Tillman on the spring training balancing act

SARASOTA, Fla. - Chris Tillman is toeing more than the pitching rubber. There’s also a fine line beneath his spikes.

Use spring training to work on various things, but also understand the importance of achieving results. Throw pitches in sequences that contradict your approach in the regular season, but also record outs and lower your ERA.

It’s the type of balancing act that can make a pitcher splatter from the fall.

Tillman grasps the importance of today’s start against the Tigers in Lakeland, how it can allow him to sharpen areas of his game before opening day and ease the management and fan angst that may have arisen from his debut.

tillman-white-2017-side.jpgAllowed to face 14 batters in his first Grapefruit League start, Tillman issued six walks and the Twins scored four runs off him. They also collected three hits and he managed only 27 strikes among his 62 pitches.

The outing, which included a fastball in the 87-90 mph range, didn’t appear to stick to the spring narrative that Tillman was much farther along than a year ago. And the scrutiny intensifies today.

“I mean, it’s important, but it’s still spring training,” he said. “I think, if you’re going to work on something, now’s the time to do it. There’s no better time than now. And I think that goes for everybody, whether you’re a hitter, position player or a pitcher.

“I think it’s important if you feel like working on something, then getting it in now as opposed to later when the lights do come on. But I think at the same time you want to see results. And by results, I’m not talking six walks.”

Tillman allows himself a chuckle.

“I think it’s more so the soft contact, the outs, the quick at-bats,” he said.

The challenge is earning the trifecta while still straying from the regular season script. A little experimentation, like going so heavy with his two-seam fastball against the Twins, but also breezing through the order.

“It can be tough, especially as a younger guy, I feel like,” he said. “In spring, you have to be a tough critic of yourself. I think that’s part of it. But it can be tough, but I don’t look at it as tough. If the goal of the day is to work on fastballs away and you execute fastballs away and you’re giving up hits, I feel like that’s a positive. But at this point in camp I feel like, especially for pitchers, getting outs is more important than anything.”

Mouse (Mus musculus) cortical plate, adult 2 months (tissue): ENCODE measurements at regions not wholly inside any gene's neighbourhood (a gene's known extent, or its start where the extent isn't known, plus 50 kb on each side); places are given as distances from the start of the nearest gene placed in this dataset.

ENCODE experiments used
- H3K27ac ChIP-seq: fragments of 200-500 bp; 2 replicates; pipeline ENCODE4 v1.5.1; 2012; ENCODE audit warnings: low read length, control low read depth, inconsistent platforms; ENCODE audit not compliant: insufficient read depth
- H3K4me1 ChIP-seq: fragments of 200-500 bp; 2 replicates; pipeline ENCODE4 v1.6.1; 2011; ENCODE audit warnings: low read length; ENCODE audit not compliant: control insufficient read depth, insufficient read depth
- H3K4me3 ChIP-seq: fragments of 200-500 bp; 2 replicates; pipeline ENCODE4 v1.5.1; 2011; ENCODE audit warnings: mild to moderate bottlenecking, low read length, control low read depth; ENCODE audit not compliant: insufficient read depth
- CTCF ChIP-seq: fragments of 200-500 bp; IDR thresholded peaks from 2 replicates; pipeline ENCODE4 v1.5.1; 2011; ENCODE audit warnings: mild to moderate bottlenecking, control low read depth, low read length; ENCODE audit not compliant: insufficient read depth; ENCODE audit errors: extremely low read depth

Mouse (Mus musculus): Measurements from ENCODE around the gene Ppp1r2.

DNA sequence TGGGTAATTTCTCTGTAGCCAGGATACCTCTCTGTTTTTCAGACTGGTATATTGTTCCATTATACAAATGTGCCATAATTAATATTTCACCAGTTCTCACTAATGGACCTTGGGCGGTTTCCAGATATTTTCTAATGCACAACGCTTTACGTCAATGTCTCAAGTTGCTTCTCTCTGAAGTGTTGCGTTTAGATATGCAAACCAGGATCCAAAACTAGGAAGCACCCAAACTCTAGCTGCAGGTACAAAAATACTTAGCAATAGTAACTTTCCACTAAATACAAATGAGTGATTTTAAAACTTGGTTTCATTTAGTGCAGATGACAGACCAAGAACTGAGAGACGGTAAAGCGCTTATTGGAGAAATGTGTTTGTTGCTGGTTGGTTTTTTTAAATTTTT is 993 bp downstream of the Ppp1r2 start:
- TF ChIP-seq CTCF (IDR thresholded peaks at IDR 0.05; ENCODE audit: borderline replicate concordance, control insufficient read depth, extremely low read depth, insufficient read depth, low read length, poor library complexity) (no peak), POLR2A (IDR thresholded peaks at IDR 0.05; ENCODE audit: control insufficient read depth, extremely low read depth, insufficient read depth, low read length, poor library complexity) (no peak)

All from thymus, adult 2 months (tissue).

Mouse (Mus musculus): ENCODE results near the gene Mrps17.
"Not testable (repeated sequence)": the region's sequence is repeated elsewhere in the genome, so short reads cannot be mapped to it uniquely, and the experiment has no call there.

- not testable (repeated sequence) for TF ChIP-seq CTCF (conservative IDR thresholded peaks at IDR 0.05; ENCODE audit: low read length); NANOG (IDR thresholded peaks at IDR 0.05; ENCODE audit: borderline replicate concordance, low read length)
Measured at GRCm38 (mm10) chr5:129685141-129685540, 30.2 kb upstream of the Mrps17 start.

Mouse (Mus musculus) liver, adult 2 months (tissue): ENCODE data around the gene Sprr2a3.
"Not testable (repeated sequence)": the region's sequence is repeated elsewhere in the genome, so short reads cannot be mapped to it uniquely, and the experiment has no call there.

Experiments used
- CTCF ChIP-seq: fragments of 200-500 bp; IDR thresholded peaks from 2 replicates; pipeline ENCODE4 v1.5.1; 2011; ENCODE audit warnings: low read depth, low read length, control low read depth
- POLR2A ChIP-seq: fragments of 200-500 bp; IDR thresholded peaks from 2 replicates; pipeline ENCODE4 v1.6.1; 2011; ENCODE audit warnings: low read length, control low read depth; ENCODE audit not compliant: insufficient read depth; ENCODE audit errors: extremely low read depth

Tillman vowed after his first Grapefruit League start to throw fewer two-seamers, which caused him to miss low. He’s more comfortable working up in the zone.

“I don’t know,” he said. “I think it all comes off what you’re seeing as far as swings-wise, but I don’t know why I would. It all depends.”

The Twins weren’t inclined to swing at much that Tillman had to offer. Can’t square up a guy while trotting to first base. But the balls that were put in play didn’t have much behind them.

If Tillman was seeking encouragement, this is where he found it.

“It was a lot of soft contact. At the end of the day, that’s kind of how I was taught to judge my starts from older guys when I first got here was contact,” Tillman said.

“In that game, I think there was one hard-hit ball. I think it was (Miguel) SanĂ³ when he hit that ball to left field. But other than that, the contact was about where you want it, but you just need more of it as opposed to giving them that free base. I’d rather them hit the ball hard somewhere than walk a guy.”

Tillman had a side session between starts that he said “went really well.”

“I think it went about as well as the other ones,” he said. “Even that last start, I sat down and watched it with three or four people and it was close. It was right there. I know six walks isn’t close, but the pitches were.”

Whatever happens to Tillman today, at least he’ll be in a role more familiar to him than bat boy. It may require less effort.

Tillman and Kevin Gausman served as honorary bat boys Saturday afternoon as payment for finishing last in the Orioles’ team fantasy football league.

“It sucked,” said Tillman, who retrieved bats and brought baseballs and water to the plate umpire. “Those guys work way harder than I ever thought they did.”

Tillman joked he agreed to do it “under protest.”

“I was just a donator. I don’t know how I got sucked into that deal, but it’s part of it,” he said.

“When I was sitting there looking at the teams, everybody had like two to four guys per team and (Gausman) was all by himself. So I asked if I could just donate and if we did lose if I had to do it and they said, ‘No, no, you don’t have to do it.’ Well, guess what? We came in last and I had to do it.”

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